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The Playlist

Review: Elderhood Documentary 'Alive Inside' Is Vital & Important

  • By Nikola Grozdanovic
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  • July 21, 2014 5:03 PM
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  • 0 Comments
Alive Inside
Elderhood. Is that even a thing? You grow from the innocence of childhood through the experiences of adulthood and then...you just get old. Nobody likes to talk about that. Kids dream about growing up so they can do all the adult things they see adults do, and adults wish they can turn back the clock and be kids again. Have you ever heard anyone say, “Man, I cannot wait to get old. I’m going to have the sweetest walker ever.” From Grandpa Simpson to reactions after an 82-year-old Clint Eastwood talked to an empty chair, American culture has always greeted old age as comic relief from a distance. But as one of the most insightful interviewees says in “Alive Inside,” “American Culture is wrong.”

Review: Is Dinesh D'Souza's 'America' The Worst Political Documentary Of All-Time?

  • By Gabe Toro
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  • June 30, 2014 10:45 AM
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  • 530 Comments
America: Imagine The World Without Her
“America: Imagine The World Without Her” is book-ended by scenes of co-director (and credited “creator”) Dinesh D'Souza. At the start, he is a triumphant filmmaker who made “2016: Obama's America," which he accurately credits as “the second highest grossing political documentary of all-time.” By the end, he's referring to the charges against him of completely transparent campaign finance law violation as a “mistake” on his part, but also calling himself a victim of Obama's America, a martyr for loving his country too much (and also breaking the law and being caught). In between is the weakest and most pathetic straw man argument ever put to film, set to be released on the Fourth Of July for audiences who are sick of answering political arguments with, “Because!”

Review: Documentary 'Ivory Tower' Is a Sobering Look At The Cost Of Higher Education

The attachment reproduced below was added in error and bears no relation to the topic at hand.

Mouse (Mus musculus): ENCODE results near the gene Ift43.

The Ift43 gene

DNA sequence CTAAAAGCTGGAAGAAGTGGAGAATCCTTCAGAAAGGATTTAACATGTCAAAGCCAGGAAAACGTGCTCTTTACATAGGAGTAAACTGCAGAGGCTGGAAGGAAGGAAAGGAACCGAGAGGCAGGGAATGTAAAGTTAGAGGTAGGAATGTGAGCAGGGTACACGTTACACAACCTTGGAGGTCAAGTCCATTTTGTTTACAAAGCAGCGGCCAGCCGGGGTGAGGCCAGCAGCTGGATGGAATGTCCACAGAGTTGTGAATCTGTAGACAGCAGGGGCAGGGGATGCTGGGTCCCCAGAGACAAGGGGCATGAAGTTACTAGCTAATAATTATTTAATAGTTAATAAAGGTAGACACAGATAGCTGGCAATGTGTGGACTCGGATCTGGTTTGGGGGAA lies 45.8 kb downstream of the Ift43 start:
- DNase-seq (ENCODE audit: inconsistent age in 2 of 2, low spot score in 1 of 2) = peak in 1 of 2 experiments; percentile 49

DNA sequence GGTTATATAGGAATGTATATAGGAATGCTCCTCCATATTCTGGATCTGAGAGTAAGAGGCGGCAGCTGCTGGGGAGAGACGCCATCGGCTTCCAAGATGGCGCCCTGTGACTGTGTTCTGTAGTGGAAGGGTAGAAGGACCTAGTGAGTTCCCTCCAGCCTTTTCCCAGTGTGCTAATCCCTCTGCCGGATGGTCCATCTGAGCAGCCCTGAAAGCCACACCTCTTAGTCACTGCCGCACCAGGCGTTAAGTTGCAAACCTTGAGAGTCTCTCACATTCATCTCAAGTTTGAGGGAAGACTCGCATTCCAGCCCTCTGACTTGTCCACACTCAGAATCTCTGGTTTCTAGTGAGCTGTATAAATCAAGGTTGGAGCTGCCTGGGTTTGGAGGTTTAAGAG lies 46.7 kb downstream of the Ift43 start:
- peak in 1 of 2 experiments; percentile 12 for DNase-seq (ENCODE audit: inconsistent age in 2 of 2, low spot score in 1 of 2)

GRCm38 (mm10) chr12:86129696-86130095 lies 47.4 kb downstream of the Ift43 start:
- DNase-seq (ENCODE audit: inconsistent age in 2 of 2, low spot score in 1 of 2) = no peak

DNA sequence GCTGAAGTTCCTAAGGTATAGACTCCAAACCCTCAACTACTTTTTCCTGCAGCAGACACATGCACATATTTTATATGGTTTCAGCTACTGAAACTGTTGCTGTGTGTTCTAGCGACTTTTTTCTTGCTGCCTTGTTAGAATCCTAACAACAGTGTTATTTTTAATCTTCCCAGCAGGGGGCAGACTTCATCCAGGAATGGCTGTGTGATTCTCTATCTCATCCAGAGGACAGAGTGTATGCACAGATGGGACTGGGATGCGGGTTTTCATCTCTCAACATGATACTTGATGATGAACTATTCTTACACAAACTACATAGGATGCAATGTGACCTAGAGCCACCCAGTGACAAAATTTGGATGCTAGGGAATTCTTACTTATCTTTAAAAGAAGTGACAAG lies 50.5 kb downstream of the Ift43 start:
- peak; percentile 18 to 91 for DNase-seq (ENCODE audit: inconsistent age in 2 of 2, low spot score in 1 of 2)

• By Kimber Myers
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  • June 13, 2014 3:55 PM
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  • 3 Comments
When one of the talking heads in “Ivory Tower” uses the word “apocalyptic” to describe the higher education system, it at first seems like an exaggeration. But throughout its 90-minute runtime, Andrew Rossi’s documentary offers a number of frightening statistics that make the adjective seem earned.

SFIFF Review: Jesse Moss' Effective Oil Boom Doc ‘The Overnighters’

  • By Sean Gillane
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  • May 6, 2014 6:07 PM
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  • 0 Comments
The Overnighter
The small town of Williston, North Dakota has had an oil boom and people desperate for work from around the country are making the trip out in search of high paying jobs. They’ve heard stories on the news and from a friend of a friend that describe Williston as the unique remaining land of opportunity in a struggling post-recession United States. The reality is that these jobs do exist, but they aren’t as plentiful as promised. Also missing from the stories that drew these men to Williston is the incredibly high cost of housing in the region, inflated due to the influx of people new to the city.

Review: Documentary '12 O'Clock Boys' Is A Beautifully Shot Look At Baltimore's Dirt Bike Riders

  • By Kimber Myers
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  • January 31, 2014 2:19 PM
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  • 2 Comments
12 O'Clock Boys
This first film from Lotfy Nathan benefits from a pair of engaging subjects: teenage Pug and the city of Baltimore. In “12 O’Clock Boys,” Nathan captured Pug’s life for three years, following him as he moved from childhood to adolescence across several rough Baltimore neighborhoods.